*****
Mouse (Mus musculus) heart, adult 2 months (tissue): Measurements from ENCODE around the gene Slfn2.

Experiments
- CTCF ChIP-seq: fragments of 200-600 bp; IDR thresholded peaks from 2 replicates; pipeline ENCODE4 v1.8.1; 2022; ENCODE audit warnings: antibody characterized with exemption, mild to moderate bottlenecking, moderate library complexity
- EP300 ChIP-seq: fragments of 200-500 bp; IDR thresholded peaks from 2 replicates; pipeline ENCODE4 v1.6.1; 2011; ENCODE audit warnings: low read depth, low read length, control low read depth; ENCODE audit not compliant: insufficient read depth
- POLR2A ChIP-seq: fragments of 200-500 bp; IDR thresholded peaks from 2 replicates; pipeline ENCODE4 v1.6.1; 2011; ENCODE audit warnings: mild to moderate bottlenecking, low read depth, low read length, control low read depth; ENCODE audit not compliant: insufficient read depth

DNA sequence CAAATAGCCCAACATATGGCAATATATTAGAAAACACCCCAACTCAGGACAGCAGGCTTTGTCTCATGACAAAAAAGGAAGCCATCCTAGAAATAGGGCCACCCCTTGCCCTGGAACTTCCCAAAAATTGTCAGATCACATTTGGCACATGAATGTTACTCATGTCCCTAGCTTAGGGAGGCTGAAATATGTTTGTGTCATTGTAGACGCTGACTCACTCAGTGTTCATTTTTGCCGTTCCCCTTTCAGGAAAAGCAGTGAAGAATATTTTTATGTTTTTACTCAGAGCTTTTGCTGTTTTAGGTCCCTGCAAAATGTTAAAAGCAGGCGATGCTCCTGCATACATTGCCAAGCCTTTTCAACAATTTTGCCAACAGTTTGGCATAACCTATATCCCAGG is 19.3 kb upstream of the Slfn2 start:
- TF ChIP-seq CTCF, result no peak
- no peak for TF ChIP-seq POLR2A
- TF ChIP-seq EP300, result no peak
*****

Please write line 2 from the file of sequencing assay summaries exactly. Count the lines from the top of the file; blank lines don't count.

Experiments